Radium

Formula
Ra
Structure
Description
Brilliant white metal; body-centered cubic structure.
Uses
In physical research, in radiography of metals because the penetration of gamma rays is more pronounced than that of x-rays, as source of radon.

Registry Numbers and Inventories.
CAS
7440-14-4
EC (EINECS/ELINCS)
231-122-4
Merck
12,8277
Beilstein/Gmelin
40437 (G)
Canada DSL/NDSL
NDSL
US TSCA
Listed

Properties.
Formula
Ra
Formula mass
226.00
Melting point, °C
700
Boiling point, °C
1737
Density
6 g/cm3
Solubility in water
insoluble

Hazards and Protection.
Storage
Keep in a cool, dry, dark location in a tightly sealed container or cylinder. Keep away from incompatible materials, ignition sources and untrained individuals. Secure and label area. Protect containers/cylinders from physical damage.
Handling
All chemicals should be considered hazardous. Avoid direct physical contact. Use appropriate, approved safety equipment. Untrained individuals should not handle this chemical or its container. Handling should occur in a chemical fume hood.
Protection
Protective screens made from lead or concrete should be provided to reduce emissions of gamma-radiation. The thickness of the screen will depend on the level of radiation emitted. Remote manipulation devices should be employed wherever possible.
Respirators
Use NIOSH/MSHA approved respirator appropriate for exposure of concern.
Small spills/leaks
Evacuate area and ventilate. Wear protective equipment. If required, use an inert absrobent. Sweep up and place in an appropriate container for disposal. Wash contaminated surfaces.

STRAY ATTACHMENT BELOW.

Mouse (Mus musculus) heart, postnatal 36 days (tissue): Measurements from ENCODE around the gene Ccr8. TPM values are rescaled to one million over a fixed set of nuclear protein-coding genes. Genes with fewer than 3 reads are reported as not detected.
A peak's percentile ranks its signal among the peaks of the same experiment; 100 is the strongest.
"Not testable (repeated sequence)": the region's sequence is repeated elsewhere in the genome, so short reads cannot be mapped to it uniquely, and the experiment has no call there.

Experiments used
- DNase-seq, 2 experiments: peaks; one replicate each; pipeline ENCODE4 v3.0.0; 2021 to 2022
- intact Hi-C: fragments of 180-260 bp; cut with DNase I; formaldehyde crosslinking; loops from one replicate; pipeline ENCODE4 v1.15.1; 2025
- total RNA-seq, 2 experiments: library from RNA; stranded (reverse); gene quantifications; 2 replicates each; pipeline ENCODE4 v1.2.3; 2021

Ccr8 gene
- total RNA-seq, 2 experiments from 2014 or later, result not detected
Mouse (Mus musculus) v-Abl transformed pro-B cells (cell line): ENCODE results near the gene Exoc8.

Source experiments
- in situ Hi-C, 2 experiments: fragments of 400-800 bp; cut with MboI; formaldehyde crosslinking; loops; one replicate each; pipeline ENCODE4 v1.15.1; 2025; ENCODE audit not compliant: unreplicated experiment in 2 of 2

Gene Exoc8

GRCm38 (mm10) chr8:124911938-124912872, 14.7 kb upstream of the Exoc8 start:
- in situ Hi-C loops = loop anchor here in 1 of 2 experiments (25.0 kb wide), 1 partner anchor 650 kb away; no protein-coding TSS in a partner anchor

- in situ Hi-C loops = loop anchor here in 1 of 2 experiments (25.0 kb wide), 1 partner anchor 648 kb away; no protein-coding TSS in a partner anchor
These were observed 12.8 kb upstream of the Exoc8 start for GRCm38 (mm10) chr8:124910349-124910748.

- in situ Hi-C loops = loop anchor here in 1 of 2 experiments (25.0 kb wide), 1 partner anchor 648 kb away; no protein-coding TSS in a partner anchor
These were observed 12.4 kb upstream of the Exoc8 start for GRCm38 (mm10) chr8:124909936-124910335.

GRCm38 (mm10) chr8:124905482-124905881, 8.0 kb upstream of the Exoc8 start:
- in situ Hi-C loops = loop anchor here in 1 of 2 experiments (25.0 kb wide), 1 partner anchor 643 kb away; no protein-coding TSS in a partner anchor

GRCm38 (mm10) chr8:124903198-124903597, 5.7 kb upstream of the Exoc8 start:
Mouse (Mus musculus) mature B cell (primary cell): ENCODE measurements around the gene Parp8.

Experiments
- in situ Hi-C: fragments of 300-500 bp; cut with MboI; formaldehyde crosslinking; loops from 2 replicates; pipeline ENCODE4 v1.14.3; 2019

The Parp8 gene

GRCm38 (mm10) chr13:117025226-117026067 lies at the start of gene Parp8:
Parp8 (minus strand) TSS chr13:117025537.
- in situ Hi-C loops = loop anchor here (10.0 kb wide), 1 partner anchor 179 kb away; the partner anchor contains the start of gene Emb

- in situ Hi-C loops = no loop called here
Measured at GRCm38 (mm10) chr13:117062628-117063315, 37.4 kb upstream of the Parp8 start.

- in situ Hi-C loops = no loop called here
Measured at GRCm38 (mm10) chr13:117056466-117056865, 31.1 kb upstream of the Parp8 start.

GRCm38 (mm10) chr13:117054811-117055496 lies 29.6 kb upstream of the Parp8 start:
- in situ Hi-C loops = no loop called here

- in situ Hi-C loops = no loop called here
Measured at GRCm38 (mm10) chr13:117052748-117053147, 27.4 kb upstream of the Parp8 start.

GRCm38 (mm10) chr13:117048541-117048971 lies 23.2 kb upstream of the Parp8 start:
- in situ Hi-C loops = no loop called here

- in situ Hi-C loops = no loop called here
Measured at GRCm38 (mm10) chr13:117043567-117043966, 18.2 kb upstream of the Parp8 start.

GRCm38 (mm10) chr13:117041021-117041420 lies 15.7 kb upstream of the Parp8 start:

Stability
Blackens on exposure to air; undergoes spontaneous disintegration with formation of radon.
Incompatibilities
Strong oxidizing agents.

Fire.
Fire fighting
Wear a self-contained breathing apparatus in pressure-demand, MSHA/NIOSH (approved or equivalent), and full protective gear. During a fire, irritating and highly toxic gases may be generated by thermal decomposition or combustion. Use agent most appropriate to extinguish fire.

Health.
Carcinogin
I-1
Exposure effects
Supralethal radiation doses may result in headache, acute brain syndrome, alterations in mental status including coma, and (rarely) seizures within minutes of exposure. Prenatal ionizing radiation exposure may cause congenital anomalies, mental retardation, and an increased incidence of seizures.
   Ingestion
Gastrointestinal syndrome (nausea/vomiting) commonly occurs after doses of 9 to 20 gy and may occur following doses as low as 5 gy. Initial vomiting is followed by persistent diarrhea, which may be bloody.
   Inhalation
Pulmonary radiation injury may result in radiation pneumonitis and radiation pulmonary fibrosis.
   Skin
Thermonuclear burns may occur. If erythema is produced by a penetrating radiation, serious systemic injury is certain.

First aid
 
   Ingestion
Seek medical attention. If individual is drowsy or unconscious, do not give anything by mouth; place individual on the left side with the head down. Contact a physician, medical facility, or poison control center for advice about whether to induce vomiting. If possible, do not leave individual unattended.
   Inhalation
Monitoring exposed patients for contamination and decontamination procedures should be started. All personnel involved in handling patients should wear disposable protective clothing. The patient should be completely undressed and given a soap and water bath or shower (if the patient's condition permits and if the facility exists). Acute inhalation of radionuclides presents some difficult problems.
   Skin
Remove contaminated clothing. Wash exposed area with soap and water. If symptoms persist, seek medical attention. Launder clothing before reuse.
   Eyes
If symptoms develop, immediately move individual away from exposure and into fresh air. Flush eyes gently with water for at least 15 minutes while holding eyelids apart; seek immediate medical attention.

Transport.